Our directory of things of interest

University Directory

Grounded – climate and aviation

  • Written by  Marco Magrini
  • Published in Climate
A commercial aircraft on approach into land at Phoenix, Arizona A commercial aircraft on approach into land at Phoenix, Arizona Tim Roberts
26 Aug
2017
Geographical’s regular look at the world of climate change. This month, Marco Magrini looks at the future of civil aviation

Early this summer, Phoenix’s international airport cancelled several dozen flights as the thermometer in Arizona was heading for a scorching 48°C. Dramatically, at that temperature air molecules may not be dense enough to provide the indispensable lift for aircraft to take off.

Last year was the hottest on record – surpassing 2015, which surpassed 2014 – and hints are already suggesting that 2017 will rise even further. With such a progression towards a warmer climate, how often will air traffic be disrupted? Can a fast-growing airline industry cope with the perils of a thinner atmosphere?

It is not a trivial question. Civil and commercial aviation are a crucial element of economic growth. According to the World Bank, around 15.5 billion tons of goods were shipped in 1970, up to 195 billion in 2015. There were 310 million passengers in 1970, up to 3.4 billion two years ago. The International Air Transport Association expects 7.2 billion passengers in 2035, yet another doubling in 20 years.

Civil aviation alone is responsible for two per cent of global CO2 emissions. However, if we add the nitrogen oxides, the water vapour and the particulates it emits, its influence on climate’s arithmetic is considered to be closer to four per cent. Major airlines have long been reluctant to swear an oath on emission reduction. They successfully rebelled when, in 2012, the European Commission tried to include aviation in its Emission Trading Scheme. During the painstaking negotiations that brought about the Paris Accord, just mentioning aviation was taboo.

Luckily though, last November the International Civil Aviation Organization (ICAO) finally acquiesced to a carbon offsetting scheme. The agreement doesn’t urge the industry to innovate, but it may be a good starting point. A few airlines are paving the way (Virgin Atlantic cut its emissions per mile travelled by 22 per cent in ten years), even though the vast majority still see their business as inescapably linked to fossil fuels.

The US is now retreating from the Paris Accord. But the aviation agreement, in ICAO’s own words, ‘complements’ Paris. So no one really knows its fate. The voluntary period is set to begin in 2021. Were the American carriers to step away from it, it will never really take off. Just like their airplanes on a future, sweltering summer day.

This was published in the September 2017 edition of Geographical magazine.

Related items

Geographical Week

Get the best of Geographical delivered straight to your inbox every Friday.

LATEST HEADLINES

Subscribe to Geographical!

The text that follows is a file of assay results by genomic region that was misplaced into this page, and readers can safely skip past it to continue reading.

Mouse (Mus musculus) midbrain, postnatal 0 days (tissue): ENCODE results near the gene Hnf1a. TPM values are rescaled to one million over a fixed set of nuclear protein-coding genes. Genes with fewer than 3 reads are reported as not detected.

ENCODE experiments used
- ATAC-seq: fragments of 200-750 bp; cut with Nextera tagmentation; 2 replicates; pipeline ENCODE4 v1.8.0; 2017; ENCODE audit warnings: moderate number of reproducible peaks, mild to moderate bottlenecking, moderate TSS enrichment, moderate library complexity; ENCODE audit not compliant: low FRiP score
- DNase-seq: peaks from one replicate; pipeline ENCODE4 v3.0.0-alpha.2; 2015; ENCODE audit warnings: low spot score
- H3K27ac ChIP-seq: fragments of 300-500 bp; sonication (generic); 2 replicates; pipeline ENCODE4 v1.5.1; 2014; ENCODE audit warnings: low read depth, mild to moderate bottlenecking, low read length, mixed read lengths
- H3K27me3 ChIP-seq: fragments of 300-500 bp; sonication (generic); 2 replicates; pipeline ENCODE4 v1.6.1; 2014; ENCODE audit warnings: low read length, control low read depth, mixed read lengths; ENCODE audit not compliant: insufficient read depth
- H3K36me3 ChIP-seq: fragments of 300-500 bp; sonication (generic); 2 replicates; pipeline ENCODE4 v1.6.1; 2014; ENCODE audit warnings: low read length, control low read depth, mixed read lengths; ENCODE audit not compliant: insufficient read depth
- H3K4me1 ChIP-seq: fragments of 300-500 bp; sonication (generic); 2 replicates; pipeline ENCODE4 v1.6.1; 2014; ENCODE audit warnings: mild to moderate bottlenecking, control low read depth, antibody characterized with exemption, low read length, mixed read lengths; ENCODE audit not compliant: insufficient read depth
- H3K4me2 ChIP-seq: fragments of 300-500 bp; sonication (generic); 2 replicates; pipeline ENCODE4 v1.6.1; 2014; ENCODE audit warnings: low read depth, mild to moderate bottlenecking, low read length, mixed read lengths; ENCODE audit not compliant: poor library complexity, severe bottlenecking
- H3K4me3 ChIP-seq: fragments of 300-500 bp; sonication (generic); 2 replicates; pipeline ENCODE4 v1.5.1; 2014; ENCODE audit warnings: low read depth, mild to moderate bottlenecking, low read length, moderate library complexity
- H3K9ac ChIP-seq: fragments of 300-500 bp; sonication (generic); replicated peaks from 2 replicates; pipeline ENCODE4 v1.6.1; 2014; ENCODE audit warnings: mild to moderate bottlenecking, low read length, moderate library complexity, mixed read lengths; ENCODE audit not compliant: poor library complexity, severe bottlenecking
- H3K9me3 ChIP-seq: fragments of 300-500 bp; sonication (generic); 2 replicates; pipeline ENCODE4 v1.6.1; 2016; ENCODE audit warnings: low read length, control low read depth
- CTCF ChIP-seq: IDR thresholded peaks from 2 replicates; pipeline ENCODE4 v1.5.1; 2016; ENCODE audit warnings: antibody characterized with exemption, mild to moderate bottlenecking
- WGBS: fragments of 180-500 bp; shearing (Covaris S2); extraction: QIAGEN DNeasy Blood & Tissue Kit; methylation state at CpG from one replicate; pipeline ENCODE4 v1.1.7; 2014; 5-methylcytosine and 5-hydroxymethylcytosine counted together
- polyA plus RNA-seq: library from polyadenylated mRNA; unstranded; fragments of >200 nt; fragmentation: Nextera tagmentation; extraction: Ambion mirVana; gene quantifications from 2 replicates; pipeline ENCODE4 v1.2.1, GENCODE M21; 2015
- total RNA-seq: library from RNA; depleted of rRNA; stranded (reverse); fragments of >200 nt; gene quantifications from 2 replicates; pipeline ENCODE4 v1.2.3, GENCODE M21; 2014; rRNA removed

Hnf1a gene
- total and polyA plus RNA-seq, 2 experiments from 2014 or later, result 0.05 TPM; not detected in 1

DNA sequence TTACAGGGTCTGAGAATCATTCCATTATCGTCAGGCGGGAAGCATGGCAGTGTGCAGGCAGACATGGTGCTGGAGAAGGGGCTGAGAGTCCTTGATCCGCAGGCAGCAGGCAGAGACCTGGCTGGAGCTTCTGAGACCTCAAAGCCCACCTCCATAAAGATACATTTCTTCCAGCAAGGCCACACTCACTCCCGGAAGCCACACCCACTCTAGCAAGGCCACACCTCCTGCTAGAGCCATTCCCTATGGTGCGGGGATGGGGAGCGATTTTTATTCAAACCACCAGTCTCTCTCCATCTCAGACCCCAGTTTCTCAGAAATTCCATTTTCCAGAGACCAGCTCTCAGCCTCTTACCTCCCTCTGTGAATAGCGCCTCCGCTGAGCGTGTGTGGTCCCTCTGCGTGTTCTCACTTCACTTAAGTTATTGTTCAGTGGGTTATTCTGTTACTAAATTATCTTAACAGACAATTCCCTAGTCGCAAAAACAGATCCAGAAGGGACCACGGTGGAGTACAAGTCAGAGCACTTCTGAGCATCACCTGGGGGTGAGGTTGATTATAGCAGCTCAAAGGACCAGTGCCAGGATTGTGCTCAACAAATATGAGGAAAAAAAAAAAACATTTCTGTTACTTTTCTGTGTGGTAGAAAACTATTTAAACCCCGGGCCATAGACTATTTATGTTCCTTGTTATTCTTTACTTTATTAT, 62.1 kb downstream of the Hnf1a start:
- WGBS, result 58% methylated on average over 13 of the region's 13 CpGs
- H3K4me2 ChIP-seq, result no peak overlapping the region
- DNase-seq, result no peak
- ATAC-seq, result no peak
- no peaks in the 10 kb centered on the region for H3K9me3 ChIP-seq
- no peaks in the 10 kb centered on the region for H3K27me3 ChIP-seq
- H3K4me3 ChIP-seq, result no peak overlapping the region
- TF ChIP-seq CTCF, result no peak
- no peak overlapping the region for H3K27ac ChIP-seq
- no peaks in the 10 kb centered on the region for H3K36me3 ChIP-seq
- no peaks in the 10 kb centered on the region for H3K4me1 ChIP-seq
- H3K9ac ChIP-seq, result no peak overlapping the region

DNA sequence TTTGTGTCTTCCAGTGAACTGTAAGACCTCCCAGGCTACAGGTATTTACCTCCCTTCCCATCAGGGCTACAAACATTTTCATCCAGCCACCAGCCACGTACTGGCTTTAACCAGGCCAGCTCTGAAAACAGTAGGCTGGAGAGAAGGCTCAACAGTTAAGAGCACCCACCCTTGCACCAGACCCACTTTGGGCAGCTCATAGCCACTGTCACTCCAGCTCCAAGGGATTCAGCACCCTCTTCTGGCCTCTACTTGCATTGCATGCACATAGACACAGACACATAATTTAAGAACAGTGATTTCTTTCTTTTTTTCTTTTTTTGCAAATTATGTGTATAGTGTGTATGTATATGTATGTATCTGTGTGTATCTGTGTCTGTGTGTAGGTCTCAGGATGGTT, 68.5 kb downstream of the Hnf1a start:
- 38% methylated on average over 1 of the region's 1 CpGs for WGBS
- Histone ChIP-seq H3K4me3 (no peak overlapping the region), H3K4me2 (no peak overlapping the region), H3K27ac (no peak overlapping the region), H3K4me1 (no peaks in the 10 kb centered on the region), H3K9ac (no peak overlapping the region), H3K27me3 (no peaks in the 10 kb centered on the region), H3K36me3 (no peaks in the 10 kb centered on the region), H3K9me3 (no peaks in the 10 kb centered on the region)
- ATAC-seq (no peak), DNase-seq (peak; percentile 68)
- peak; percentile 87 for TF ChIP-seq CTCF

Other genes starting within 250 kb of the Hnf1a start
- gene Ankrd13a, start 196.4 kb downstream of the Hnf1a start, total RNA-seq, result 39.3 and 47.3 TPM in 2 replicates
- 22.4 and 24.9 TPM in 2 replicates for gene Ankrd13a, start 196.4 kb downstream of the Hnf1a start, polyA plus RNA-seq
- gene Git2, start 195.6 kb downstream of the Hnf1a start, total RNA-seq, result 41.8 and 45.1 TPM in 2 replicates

University of Winchester

EDUCATION PARTNERS

Aberystwyth University University of Greenwich The University of Winchester

TRAVEL PARTNERS

Ponant

Silversea

Travel the Unknown

DOSSIERS

Like longer reads? Try our in-depth dossiers that provide a comprehensive view of each topic

  • The Human Game – Tackling football’s ‘slave trade’
    Few would argue with football’s position as the world’s number one sport. But as Mark Rowe discovers, this global popularity is masking a sinister...
    Essential oil?
    Palm oil is omnipresent in global consumption. But in many circles it is considered the scourge of the natural world, for the deforestation and habita...
    National Clean Air Day
    For National Clean Air Day, Geographical brings together stories about air pollution and the kind of solutions needed to tackle it ...
    The Nuclear Power Struggle
    The UK appears to be embracing nuclear, a huge U-turn on government policy from just two years ago. Yet this seems to be going against the grain globa...
    Mexico City: boom town
    Twenty years ago, Mexico City was considered the ultimate urban disaster. But, recent political and economic reforms have transformed it into a hub of...

MORE DOSSIERS

NEVER MISS A STORY - Follow Geographical on Social

Want to stay up to date with breaking Geographical stories? Join the thousands following us on Twitter, Facebook and Instagram and stay informed about the world.

More articles in NATURE...

Geophoto

With the recent Saddleworth Moor fire, it can be easy…

Wildlife

Whale sharks have been found to not travel far from…

Wildlife

The Lone Star tick is spreading across North America, carrying…

Tectonics

Earlier this week, Indonesia was struck by a series of…

Energy

Efforts to reduce the energy drain of the internet are…

Energy

Coal’s rising popularity among climate-apathetic leaders is a worrying trend,…

Climate

Sharing the ideas of climate justice with a little humour…

Polar

Rising bedrock under the West Antarctic Ice Sheet could prevent…

Oceans

Officially declared the world’s ‘most overfished sea’, the Mediterranean is…

Wildlife

An interview with biologist Chris D Thomas, author of ‘Inheritors…

Geophoto

Some may see using the 50mm lens as a regressive…

Oceans

With the war against plastic gaining publicity and popularity, one…

Wildlife

India’s booming domestic dog population is attacking some of the…

Energy

Soaring sales of air conditioning units over the next thirty…

Climate

Well-meaning promises and actions don't always have the best outcomes.…

Geophoto

With the days at their longest and more light in…

Oceans

Tourism might be an economic pillar for many countries surrounding…

Wildlife

Brain sizes directly shown to correlate to survival rates among…

Wildlife

Celebrated author Professor Tim Birkhead provides a fascinating insight into…

Oceans

The world’s most biodiverse seagrass region – Indonesia’s Coral Triangle…